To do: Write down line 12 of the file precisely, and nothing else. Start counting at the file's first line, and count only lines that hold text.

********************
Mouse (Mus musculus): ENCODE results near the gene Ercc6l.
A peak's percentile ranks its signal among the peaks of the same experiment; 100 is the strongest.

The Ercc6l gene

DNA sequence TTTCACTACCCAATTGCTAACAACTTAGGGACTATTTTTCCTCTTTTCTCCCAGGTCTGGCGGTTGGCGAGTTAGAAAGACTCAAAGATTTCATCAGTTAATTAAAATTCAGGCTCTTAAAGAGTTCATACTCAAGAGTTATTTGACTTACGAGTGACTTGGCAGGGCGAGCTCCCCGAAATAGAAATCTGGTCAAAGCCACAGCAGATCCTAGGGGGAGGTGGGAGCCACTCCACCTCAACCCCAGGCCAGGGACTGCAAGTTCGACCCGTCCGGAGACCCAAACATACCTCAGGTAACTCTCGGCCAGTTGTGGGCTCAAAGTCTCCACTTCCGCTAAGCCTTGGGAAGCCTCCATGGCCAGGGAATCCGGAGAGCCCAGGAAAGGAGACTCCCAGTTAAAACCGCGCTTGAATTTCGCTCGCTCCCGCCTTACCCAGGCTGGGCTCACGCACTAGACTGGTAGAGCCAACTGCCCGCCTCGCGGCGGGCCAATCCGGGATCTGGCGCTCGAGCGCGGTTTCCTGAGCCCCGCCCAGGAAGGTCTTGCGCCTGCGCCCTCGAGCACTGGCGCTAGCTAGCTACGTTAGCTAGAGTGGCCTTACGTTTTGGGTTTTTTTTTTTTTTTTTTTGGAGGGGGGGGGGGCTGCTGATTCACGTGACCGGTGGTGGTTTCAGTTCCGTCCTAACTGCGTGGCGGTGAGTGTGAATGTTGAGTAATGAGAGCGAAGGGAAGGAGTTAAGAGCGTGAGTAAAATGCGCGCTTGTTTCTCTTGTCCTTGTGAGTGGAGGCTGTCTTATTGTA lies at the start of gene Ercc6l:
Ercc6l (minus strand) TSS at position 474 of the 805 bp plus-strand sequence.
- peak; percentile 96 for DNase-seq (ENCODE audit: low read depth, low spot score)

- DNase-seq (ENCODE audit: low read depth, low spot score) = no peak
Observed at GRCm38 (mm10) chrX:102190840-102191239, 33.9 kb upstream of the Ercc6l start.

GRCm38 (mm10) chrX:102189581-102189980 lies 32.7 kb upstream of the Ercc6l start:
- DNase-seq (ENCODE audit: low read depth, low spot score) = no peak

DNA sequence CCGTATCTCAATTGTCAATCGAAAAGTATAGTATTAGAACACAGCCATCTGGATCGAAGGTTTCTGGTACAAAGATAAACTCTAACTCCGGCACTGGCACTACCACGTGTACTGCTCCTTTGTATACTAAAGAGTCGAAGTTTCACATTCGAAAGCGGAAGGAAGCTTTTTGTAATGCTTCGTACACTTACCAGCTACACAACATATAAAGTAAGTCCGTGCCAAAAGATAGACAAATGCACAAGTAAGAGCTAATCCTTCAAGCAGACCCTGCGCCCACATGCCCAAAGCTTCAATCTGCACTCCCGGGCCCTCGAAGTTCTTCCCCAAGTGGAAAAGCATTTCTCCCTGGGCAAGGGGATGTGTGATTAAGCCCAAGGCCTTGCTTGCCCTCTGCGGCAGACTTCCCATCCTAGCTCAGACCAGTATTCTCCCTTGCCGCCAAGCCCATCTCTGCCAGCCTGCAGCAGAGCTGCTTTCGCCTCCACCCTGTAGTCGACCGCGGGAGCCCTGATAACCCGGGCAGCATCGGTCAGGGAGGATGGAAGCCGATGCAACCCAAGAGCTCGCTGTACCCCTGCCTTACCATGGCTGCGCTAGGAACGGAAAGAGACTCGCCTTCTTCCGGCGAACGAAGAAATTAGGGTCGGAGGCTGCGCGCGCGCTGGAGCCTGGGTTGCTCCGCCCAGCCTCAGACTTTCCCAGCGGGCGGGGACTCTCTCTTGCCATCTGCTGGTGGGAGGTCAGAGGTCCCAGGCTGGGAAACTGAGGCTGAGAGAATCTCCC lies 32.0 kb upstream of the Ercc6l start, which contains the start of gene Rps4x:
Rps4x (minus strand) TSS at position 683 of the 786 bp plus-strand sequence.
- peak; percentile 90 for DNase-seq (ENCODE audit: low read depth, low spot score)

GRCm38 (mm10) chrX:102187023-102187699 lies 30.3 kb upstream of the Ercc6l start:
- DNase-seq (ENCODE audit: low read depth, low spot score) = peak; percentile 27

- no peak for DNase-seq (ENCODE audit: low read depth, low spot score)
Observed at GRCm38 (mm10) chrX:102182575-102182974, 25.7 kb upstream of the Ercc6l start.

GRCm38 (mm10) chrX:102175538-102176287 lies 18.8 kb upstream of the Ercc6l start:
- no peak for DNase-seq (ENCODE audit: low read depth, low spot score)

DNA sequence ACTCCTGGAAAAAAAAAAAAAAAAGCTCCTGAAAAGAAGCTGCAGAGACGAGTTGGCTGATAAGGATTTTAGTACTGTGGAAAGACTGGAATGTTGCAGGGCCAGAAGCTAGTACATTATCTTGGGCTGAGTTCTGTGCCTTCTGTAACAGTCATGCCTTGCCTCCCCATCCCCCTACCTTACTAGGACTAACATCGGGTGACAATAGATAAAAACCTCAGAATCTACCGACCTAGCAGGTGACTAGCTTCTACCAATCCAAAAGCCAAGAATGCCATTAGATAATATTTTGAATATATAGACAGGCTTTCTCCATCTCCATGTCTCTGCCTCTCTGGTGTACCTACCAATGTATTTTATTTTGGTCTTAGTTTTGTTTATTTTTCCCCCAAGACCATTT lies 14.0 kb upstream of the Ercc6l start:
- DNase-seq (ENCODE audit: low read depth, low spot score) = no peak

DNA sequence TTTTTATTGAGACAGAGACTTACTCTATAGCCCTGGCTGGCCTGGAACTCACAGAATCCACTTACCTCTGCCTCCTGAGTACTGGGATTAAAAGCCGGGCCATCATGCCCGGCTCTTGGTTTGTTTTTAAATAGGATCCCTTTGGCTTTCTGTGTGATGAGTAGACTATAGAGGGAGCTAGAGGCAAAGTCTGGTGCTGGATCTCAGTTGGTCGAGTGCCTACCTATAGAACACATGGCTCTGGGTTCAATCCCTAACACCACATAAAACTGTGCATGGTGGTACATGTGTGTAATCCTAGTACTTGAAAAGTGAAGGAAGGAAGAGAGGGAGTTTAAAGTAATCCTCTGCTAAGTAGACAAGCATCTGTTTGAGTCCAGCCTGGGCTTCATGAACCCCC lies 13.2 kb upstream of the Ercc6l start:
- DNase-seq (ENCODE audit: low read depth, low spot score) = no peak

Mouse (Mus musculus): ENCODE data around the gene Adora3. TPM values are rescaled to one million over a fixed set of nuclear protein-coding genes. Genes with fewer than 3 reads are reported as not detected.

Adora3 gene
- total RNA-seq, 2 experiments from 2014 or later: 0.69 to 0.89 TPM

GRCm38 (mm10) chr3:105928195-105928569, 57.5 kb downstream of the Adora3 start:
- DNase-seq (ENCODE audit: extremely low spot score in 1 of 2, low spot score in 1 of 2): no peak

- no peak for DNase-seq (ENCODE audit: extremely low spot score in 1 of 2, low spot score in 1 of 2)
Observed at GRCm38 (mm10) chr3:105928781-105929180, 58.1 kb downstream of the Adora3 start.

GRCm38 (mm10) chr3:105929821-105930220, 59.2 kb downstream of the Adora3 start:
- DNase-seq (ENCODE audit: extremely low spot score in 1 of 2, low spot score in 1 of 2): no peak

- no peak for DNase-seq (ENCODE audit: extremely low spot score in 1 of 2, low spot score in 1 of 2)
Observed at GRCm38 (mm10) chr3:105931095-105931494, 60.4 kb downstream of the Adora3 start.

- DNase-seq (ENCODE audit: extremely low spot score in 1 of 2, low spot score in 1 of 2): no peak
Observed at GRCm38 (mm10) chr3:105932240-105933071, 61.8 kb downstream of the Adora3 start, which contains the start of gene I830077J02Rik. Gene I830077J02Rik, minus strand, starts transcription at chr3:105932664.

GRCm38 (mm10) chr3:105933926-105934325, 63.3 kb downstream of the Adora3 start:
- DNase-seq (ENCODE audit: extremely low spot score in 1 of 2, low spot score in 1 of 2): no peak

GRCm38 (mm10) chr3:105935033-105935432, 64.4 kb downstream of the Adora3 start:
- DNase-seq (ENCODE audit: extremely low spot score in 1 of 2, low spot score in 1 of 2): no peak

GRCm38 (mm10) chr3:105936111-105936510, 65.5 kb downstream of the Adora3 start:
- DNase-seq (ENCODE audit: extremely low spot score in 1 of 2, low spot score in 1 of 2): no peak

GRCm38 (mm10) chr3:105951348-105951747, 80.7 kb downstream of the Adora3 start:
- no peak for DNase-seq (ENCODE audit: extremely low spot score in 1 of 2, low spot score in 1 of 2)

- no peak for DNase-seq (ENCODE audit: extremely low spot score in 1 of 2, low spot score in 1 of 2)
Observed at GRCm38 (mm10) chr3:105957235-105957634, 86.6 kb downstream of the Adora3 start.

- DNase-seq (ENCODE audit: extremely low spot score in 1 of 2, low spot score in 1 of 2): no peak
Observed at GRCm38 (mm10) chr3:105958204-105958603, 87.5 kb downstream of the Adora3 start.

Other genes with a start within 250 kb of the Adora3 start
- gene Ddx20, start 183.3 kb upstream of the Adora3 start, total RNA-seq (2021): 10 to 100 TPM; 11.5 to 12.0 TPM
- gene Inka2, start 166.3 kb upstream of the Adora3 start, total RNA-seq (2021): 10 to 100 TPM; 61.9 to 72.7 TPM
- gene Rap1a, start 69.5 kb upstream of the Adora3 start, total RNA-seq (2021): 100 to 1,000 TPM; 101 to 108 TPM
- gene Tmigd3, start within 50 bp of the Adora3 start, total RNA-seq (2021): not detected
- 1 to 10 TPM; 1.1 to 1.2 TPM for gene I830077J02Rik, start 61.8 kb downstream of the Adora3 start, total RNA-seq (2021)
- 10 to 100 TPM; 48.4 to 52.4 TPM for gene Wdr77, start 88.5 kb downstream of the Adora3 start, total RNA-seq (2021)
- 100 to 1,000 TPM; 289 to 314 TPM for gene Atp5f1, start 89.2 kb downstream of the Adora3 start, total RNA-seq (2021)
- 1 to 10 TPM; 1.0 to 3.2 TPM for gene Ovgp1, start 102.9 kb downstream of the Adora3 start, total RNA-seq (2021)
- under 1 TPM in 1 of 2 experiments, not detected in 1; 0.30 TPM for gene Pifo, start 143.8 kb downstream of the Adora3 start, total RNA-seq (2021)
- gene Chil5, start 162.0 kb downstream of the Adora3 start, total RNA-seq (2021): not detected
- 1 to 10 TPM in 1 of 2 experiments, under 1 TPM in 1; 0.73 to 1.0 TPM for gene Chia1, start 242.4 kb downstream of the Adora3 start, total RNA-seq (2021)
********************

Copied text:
Rps4x (minus strand) TSS at position 683 of the 786 bp plus-strand sequence.